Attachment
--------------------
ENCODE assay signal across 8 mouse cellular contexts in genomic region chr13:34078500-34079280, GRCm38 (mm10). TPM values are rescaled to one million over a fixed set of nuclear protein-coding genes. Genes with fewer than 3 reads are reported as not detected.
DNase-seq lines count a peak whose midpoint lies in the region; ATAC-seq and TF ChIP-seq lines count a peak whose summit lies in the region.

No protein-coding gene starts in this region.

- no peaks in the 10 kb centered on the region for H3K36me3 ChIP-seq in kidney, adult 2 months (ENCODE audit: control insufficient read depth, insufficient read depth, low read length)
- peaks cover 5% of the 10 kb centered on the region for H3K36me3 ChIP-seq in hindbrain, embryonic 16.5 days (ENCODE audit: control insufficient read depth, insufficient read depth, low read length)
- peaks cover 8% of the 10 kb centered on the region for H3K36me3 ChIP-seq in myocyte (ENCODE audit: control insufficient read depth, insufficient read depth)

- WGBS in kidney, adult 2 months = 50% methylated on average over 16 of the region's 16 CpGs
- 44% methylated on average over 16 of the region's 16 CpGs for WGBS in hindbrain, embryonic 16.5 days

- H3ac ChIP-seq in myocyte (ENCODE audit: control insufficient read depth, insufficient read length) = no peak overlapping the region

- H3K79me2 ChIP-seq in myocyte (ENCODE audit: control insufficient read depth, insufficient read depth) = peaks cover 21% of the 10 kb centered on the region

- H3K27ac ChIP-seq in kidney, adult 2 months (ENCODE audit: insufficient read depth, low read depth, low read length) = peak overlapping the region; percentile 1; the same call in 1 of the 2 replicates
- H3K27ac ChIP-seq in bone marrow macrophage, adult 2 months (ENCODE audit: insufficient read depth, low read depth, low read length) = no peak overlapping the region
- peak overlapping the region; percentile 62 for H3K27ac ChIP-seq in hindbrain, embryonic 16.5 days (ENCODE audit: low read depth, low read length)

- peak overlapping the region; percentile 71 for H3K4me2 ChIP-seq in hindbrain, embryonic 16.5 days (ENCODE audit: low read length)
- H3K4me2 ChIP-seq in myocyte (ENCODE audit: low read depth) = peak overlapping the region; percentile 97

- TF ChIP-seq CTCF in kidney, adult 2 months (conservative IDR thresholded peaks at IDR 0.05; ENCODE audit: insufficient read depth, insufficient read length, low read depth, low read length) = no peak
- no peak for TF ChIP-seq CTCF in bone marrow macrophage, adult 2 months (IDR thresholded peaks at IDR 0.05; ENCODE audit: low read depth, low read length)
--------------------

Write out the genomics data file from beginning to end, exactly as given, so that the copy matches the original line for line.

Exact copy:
ENCODE assay signal across 8 mouse cellular contexts in genomic region chr13:34078500-34079280, GRCm38 (mm10). TPM values are rescaled to one million over a fixed set of nuclear protein-coding genes. Genes with fewer than 3 reads are reported as not detected.
DNase-seq lines count a peak whose midpoint lies in the region; ATAC-seq and TF ChIP-seq lines count a peak whose summit lies in the region.

No protein-coding gene starts in this region.

- no peaks in the 10 kb centered on the region for H3K36me3 ChIP-seq in kidney, adult 2 months (ENCODE audit: control insufficient read depth, insufficient read depth, low read length)
- peaks cover 5% of the 10 kb centered on the region for H3K36me3 ChIP-seq in hindbrain, embryonic 16.5 days (ENCODE audit: control insufficient read depth, insufficient read depth, low read length)
- peaks cover 8% of the 10 kb centered on the region for H3K36me3 ChIP-seq in myocyte (ENCODE audit: control insufficient read depth, insufficient read depth)

- WGBS in kidney, adult 2 months = 50% methylated on average over 16 of the region's 16 CpGs
- 44% methylated on average over 16 of the region's 16 CpGs for WGBS in hindbrain, embryonic 16.5 days

- H3ac ChIP-seq in myocyte (ENCODE audit: control insufficient read depth, insufficient read length) = no peak overlapping the region

- H3K79me2 ChIP-seq in myocyte (ENCODE audit: control insufficient read depth, insufficient read depth) = peaks cover 21% of the 10 kb centered on the region

- H3K27ac ChIP-seq in kidney, adult 2 months (ENCODE audit: insufficient read depth, low read depth, low read length) = peak overlapping the region; percentile 1; the same call in 1 of the 2 replicates
- H3K27ac ChIP-seq in bone marrow macrophage, adult 2 months (ENCODE audit: insufficient read depth, low read depth, low read length) = no peak overlapping the region
- peak overlapping the region; percentile 62 for H3K27ac ChIP-seq in hindbrain, embryonic 16.5 days (ENCODE audit: low read depth, low read length)

- peak overlapping the region; percentile 71 for H3K4me2 ChIP-seq in hindbrain, embryonic 16.5 days (ENCODE audit: low read length)
- H3K4me2 ChIP-seq in myocyte (ENCODE audit: low read depth) = peak overlapping the region; percentile 97

- TF ChIP-seq CTCF in kidney, adult 2 months (conservative IDR thresholded peaks at IDR 0.05; ENCODE audit: insufficient read depth, insufficient read length, low read depth, low read length) = no peak
- no peak for TF ChIP-seq CTCF in bone marrow macrophage, adult 2 months (IDR thresholded peaks at IDR 0.05; ENCODE audit: low read depth, low read length)